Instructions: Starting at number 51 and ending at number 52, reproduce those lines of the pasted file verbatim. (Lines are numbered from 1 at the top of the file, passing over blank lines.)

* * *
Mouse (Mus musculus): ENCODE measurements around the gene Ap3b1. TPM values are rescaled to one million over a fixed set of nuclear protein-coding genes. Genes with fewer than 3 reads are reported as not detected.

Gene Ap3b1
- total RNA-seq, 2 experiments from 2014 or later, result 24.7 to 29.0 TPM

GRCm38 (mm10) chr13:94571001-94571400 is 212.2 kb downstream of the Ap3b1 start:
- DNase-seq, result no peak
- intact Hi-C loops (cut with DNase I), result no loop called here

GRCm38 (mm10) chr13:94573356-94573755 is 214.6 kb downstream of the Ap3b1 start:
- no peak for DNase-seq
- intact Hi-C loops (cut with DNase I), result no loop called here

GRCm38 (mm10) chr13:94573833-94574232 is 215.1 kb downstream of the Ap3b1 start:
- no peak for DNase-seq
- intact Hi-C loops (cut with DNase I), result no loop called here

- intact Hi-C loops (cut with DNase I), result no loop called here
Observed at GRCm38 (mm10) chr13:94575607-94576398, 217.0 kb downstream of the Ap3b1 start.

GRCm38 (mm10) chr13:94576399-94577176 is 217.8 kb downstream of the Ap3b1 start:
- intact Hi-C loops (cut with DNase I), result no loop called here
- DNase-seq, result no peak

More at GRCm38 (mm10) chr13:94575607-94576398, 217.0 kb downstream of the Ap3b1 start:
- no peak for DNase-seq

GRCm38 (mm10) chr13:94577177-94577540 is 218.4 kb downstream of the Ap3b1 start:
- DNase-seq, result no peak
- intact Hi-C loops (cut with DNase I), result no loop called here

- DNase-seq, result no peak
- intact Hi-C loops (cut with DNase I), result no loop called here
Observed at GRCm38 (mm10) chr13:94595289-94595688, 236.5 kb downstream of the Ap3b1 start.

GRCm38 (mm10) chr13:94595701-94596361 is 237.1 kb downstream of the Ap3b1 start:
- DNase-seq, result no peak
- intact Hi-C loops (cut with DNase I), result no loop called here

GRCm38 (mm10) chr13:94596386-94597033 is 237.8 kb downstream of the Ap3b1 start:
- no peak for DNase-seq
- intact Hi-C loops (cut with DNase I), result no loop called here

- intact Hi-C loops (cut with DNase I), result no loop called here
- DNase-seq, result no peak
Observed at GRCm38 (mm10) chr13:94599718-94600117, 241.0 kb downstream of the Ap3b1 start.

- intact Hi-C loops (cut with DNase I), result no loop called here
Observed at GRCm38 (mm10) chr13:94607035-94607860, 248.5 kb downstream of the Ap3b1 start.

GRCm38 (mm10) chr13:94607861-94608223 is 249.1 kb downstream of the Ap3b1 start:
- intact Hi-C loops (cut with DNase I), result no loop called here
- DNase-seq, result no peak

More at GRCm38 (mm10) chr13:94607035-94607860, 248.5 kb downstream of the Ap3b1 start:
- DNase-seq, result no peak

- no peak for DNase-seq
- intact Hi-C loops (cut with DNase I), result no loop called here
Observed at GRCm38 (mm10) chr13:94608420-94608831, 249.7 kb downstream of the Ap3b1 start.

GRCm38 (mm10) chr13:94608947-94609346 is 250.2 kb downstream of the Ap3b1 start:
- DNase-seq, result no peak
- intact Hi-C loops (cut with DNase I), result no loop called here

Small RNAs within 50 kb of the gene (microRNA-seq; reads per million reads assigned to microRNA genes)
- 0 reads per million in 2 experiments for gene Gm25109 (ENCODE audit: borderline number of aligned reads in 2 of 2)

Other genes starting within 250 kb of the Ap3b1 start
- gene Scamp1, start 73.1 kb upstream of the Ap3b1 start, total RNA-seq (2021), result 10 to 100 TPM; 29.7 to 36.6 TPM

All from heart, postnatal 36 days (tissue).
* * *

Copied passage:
- gene Scamp1, start 73.1 kb upstream of the Ap3b1 start, total RNA-seq (2021), result 10 to 100 TPM; 29.7 to 36.6 TPM

All from heart, postnatal 36 days (tissue).